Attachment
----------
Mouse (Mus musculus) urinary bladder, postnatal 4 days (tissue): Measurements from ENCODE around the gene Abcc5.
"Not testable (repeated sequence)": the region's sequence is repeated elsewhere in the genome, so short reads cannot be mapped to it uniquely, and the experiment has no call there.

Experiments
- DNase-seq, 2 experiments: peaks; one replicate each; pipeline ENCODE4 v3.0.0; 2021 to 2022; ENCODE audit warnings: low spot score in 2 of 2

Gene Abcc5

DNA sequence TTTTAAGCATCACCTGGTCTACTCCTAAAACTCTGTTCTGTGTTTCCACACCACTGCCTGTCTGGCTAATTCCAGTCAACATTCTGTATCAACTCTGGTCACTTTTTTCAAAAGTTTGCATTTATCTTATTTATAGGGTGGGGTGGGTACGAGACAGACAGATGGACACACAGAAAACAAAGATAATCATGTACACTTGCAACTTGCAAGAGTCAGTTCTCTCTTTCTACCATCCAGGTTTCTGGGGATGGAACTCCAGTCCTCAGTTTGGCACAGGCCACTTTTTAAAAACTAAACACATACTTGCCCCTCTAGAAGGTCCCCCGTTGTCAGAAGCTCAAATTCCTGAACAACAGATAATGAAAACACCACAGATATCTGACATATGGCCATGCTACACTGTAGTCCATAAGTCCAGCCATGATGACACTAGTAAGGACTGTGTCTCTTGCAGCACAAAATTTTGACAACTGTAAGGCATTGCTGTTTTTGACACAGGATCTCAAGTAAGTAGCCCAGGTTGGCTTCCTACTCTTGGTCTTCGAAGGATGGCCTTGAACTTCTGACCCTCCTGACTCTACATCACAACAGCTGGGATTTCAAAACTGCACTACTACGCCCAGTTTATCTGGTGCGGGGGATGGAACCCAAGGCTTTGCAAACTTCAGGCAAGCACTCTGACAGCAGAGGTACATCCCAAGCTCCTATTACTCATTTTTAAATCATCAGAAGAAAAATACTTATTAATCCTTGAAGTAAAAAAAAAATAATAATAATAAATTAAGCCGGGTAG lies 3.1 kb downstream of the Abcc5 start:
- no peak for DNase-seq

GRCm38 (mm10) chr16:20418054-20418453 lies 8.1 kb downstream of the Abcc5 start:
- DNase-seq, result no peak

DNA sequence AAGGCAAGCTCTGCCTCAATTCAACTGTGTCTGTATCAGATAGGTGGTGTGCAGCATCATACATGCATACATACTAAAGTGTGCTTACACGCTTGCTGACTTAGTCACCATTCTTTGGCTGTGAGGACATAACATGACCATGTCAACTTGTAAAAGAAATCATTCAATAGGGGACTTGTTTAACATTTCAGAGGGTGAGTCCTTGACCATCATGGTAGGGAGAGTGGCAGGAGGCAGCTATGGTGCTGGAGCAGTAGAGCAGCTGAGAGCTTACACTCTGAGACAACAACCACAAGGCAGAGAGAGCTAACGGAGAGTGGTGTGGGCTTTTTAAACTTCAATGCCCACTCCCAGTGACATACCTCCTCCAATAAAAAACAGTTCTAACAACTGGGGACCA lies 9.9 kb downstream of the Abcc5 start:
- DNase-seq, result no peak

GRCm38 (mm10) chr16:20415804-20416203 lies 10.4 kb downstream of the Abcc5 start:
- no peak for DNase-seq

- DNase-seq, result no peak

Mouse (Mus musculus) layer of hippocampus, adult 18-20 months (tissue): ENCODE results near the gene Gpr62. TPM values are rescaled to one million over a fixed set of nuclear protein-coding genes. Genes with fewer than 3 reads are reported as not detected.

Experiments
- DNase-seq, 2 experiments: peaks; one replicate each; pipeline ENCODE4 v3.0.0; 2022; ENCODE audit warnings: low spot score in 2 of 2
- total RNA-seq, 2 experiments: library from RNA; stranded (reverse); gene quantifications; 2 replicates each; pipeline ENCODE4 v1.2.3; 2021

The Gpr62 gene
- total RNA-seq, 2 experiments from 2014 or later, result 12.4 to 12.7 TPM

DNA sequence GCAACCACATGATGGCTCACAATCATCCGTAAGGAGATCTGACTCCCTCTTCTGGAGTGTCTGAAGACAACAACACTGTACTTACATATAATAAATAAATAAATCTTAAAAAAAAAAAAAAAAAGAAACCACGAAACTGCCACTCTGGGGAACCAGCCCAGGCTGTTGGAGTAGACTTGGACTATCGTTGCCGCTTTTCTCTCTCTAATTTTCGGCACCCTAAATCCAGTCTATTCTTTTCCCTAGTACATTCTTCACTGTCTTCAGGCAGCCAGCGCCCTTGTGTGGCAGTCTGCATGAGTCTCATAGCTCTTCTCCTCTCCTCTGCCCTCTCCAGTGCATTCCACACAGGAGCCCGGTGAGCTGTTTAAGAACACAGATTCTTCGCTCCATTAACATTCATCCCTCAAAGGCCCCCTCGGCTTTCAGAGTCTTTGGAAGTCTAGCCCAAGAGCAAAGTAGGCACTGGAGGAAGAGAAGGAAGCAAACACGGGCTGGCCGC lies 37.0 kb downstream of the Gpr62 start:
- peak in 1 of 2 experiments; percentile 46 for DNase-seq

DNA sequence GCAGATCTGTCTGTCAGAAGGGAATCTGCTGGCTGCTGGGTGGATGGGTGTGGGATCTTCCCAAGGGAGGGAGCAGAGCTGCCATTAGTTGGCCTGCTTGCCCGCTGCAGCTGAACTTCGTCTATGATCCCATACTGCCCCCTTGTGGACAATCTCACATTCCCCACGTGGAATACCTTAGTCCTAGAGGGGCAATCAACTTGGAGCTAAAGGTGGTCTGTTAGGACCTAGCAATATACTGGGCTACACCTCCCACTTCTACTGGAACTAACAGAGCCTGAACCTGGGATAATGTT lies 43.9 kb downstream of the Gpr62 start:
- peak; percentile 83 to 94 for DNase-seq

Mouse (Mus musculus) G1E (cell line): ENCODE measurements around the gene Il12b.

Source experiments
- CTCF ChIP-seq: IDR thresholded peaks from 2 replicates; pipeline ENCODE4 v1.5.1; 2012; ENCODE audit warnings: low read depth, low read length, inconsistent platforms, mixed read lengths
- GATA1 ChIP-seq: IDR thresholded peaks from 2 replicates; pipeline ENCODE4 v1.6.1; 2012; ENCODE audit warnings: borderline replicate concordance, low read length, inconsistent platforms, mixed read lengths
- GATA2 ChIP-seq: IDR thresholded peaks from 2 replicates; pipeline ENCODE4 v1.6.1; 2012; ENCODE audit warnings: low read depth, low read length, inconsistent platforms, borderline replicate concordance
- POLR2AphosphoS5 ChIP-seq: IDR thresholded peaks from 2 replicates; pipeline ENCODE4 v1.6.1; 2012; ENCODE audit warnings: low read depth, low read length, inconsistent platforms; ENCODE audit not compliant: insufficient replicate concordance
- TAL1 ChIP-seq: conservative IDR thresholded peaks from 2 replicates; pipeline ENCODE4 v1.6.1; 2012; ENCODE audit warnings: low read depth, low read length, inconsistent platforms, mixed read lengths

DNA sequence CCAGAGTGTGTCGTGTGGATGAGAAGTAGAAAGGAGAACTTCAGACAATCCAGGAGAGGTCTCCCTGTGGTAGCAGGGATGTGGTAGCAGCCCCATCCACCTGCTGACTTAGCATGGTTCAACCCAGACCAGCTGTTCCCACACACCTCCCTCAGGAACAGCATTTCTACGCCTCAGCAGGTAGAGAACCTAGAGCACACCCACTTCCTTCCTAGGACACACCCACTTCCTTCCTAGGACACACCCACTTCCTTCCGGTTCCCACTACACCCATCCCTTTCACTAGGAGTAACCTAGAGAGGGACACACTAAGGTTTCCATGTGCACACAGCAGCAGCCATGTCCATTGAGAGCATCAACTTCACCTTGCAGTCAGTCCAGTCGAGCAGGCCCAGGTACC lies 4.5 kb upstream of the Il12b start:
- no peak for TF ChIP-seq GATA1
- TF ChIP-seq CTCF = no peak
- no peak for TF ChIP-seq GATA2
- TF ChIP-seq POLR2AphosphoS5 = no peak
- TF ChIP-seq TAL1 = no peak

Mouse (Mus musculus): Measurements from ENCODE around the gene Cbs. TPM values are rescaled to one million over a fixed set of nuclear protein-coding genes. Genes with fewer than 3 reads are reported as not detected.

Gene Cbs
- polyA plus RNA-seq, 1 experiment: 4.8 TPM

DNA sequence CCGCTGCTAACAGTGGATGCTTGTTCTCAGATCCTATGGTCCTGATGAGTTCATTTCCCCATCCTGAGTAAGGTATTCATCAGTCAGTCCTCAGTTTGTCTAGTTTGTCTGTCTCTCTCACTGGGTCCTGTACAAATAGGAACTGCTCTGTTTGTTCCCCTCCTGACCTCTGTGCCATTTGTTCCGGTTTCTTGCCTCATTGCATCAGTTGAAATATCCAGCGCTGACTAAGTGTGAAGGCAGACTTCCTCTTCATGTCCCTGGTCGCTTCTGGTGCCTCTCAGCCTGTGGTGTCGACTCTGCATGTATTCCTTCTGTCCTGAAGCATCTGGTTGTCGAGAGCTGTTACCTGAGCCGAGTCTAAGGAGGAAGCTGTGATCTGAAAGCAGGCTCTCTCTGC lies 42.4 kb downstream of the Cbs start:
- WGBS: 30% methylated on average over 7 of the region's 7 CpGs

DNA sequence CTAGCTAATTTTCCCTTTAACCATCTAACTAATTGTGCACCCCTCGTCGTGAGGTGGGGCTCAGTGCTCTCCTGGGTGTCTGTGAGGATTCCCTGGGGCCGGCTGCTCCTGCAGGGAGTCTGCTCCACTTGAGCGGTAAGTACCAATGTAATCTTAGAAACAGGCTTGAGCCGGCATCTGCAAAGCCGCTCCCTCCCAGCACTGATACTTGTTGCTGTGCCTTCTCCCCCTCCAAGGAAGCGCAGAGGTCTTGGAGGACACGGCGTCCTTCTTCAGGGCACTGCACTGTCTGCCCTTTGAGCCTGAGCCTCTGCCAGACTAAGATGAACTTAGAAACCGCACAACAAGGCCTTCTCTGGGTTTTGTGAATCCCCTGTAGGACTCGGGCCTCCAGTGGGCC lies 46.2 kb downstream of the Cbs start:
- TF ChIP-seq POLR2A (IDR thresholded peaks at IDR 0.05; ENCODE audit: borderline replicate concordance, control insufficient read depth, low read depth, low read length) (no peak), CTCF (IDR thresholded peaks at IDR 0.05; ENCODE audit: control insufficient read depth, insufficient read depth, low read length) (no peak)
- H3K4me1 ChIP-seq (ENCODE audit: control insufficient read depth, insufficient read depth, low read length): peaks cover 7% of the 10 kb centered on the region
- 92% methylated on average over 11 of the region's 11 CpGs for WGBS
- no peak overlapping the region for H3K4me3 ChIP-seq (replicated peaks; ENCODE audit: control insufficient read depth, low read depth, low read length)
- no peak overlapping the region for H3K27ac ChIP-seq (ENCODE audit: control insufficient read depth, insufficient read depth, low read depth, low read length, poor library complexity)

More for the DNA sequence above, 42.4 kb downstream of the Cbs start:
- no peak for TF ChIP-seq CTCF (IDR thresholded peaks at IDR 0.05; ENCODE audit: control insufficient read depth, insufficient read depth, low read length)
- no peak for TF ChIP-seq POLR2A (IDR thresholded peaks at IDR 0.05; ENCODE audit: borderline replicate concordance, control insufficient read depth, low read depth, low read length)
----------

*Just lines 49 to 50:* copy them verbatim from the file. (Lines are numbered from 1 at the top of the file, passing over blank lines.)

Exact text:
More for the DNA sequence above, 42.4 kb downstream of the Cbs start:
- no peak for TF ChIP-seq CTCF (IDR thresholded peaks at IDR 0.05; ENCODE audit: control insufficient read depth, insufficient read depth, low read length)